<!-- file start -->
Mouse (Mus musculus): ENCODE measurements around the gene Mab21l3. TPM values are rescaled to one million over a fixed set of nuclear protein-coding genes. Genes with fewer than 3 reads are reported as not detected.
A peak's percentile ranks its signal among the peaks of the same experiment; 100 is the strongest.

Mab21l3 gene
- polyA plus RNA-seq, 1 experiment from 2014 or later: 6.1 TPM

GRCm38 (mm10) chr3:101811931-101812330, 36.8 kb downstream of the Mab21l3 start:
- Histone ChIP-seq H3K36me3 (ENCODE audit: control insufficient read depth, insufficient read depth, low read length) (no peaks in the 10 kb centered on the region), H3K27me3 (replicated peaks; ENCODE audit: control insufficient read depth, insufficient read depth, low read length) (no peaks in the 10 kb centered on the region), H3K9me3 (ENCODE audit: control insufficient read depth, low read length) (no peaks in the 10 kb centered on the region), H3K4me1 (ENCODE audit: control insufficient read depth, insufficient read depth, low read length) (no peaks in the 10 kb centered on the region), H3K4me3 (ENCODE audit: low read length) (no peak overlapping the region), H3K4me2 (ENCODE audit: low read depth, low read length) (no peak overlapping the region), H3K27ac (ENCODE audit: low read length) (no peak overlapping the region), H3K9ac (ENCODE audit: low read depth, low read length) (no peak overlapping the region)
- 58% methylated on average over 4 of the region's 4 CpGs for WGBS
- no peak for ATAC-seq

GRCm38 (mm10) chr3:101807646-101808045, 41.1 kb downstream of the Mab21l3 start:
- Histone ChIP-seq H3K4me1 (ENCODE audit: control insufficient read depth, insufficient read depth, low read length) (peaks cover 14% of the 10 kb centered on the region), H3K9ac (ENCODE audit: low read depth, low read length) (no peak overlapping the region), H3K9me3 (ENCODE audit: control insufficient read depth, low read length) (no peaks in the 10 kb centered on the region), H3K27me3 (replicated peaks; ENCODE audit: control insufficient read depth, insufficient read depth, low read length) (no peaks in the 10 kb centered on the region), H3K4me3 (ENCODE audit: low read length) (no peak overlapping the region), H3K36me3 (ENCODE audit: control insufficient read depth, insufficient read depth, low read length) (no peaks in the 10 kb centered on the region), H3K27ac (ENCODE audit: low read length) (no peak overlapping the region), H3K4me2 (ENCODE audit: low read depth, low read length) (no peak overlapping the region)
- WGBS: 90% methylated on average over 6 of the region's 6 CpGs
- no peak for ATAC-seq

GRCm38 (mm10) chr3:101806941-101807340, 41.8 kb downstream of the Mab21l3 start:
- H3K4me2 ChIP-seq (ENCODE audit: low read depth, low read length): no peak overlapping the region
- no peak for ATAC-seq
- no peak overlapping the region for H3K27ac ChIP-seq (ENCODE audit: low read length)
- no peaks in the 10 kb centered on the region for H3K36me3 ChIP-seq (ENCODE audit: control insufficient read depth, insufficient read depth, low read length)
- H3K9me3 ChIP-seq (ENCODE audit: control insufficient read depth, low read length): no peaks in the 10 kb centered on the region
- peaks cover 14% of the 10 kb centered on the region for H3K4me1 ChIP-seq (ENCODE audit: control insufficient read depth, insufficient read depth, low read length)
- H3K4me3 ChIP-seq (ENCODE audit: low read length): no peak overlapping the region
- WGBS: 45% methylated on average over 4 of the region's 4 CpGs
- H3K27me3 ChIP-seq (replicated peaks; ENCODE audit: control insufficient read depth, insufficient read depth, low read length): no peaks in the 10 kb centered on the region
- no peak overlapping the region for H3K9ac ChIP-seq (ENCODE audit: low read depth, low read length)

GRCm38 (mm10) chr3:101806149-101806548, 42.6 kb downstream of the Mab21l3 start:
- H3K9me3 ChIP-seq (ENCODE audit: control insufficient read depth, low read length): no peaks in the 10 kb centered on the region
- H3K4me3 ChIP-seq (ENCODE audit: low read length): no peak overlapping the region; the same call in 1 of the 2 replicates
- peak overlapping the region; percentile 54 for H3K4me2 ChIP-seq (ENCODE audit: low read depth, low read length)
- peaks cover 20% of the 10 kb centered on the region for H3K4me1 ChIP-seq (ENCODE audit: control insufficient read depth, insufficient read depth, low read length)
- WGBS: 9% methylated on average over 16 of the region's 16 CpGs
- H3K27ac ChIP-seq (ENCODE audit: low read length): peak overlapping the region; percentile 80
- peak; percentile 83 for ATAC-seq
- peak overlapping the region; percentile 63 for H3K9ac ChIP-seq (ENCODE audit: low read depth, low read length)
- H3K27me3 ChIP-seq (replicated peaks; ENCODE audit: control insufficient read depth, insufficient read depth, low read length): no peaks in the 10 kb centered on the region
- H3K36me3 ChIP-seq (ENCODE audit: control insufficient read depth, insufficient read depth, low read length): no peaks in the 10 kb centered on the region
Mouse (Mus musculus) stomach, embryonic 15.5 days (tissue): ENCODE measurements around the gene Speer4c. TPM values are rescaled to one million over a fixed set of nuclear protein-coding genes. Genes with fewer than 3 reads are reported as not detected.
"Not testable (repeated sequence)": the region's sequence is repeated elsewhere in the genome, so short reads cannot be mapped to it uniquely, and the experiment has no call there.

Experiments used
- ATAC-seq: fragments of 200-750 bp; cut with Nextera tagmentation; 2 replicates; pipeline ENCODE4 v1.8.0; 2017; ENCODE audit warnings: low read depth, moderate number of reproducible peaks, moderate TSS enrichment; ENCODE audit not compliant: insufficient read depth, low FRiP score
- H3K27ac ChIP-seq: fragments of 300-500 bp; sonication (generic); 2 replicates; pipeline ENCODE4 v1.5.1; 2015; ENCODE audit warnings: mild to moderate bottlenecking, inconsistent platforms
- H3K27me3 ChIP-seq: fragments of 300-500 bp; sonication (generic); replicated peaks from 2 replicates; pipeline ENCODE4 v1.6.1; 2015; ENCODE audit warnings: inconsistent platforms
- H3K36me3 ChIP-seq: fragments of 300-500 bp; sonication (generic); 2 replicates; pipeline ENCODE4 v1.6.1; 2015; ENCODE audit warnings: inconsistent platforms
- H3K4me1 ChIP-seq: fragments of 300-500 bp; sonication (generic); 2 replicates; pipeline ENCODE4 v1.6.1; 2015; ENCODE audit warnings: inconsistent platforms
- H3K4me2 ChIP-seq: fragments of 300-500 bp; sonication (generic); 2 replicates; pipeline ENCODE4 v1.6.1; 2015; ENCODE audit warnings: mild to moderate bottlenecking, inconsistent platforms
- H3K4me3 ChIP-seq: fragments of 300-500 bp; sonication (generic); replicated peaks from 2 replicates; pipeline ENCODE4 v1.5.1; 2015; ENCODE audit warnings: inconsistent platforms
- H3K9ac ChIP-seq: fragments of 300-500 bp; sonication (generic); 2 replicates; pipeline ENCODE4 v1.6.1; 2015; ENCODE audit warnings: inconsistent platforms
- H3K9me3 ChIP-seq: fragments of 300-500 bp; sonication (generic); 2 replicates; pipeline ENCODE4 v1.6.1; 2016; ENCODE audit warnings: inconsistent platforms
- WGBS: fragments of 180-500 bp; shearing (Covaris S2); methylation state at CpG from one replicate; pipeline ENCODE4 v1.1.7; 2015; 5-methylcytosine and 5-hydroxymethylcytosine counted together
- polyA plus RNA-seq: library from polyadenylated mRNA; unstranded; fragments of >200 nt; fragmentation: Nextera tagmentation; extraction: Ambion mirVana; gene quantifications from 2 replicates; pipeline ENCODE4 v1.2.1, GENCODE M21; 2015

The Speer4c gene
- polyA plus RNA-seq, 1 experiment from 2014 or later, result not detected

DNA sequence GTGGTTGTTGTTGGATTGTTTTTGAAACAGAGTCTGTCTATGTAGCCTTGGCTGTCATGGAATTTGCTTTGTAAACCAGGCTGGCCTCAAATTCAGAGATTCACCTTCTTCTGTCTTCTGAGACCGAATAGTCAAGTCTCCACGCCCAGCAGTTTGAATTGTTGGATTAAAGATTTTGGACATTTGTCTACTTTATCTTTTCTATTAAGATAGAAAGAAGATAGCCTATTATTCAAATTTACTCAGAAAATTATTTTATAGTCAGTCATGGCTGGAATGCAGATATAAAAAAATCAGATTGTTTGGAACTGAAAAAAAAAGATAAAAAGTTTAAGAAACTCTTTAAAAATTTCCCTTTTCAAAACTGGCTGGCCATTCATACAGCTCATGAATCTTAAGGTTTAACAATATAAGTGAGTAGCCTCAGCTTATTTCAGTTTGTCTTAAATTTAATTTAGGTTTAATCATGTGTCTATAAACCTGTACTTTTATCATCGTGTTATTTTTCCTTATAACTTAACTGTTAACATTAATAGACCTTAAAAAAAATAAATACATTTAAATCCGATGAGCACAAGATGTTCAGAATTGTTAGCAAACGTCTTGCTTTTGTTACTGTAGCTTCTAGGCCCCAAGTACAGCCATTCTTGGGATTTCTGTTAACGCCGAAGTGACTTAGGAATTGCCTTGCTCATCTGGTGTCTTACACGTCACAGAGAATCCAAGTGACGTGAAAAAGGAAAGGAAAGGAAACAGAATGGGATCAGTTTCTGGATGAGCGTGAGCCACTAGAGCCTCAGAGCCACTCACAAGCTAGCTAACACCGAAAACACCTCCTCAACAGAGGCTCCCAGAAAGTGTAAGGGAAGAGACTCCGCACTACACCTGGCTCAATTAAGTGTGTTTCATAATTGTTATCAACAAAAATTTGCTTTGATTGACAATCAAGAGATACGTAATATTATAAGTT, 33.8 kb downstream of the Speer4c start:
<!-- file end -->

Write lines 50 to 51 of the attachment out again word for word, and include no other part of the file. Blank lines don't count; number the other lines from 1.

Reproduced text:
- polyA plus RNA-seq, 1 experiment from 2014 or later, result not detected

DNA sequence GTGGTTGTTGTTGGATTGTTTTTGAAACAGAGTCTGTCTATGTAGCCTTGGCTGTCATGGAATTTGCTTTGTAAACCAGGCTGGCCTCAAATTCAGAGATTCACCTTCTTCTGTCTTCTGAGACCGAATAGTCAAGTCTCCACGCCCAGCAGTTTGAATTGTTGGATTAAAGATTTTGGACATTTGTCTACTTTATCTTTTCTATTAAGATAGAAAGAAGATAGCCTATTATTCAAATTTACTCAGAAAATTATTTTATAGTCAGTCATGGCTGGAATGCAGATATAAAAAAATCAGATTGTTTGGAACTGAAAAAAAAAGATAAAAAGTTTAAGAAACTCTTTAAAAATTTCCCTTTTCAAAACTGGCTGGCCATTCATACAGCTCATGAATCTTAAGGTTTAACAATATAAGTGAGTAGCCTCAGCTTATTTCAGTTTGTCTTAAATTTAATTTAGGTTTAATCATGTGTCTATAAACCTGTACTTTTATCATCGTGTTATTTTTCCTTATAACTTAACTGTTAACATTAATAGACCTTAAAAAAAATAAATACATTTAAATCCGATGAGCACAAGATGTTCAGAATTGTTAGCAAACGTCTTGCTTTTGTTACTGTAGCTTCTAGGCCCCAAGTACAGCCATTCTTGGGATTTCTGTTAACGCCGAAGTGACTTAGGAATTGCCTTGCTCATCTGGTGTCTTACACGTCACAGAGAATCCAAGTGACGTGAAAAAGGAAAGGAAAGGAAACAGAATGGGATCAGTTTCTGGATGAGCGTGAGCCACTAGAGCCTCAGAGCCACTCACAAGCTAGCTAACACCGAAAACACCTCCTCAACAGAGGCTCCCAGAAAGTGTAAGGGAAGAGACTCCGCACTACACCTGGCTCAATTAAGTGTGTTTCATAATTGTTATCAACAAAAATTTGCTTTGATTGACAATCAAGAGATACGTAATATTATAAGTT, 33.8 kb downstream of the Speer4c start: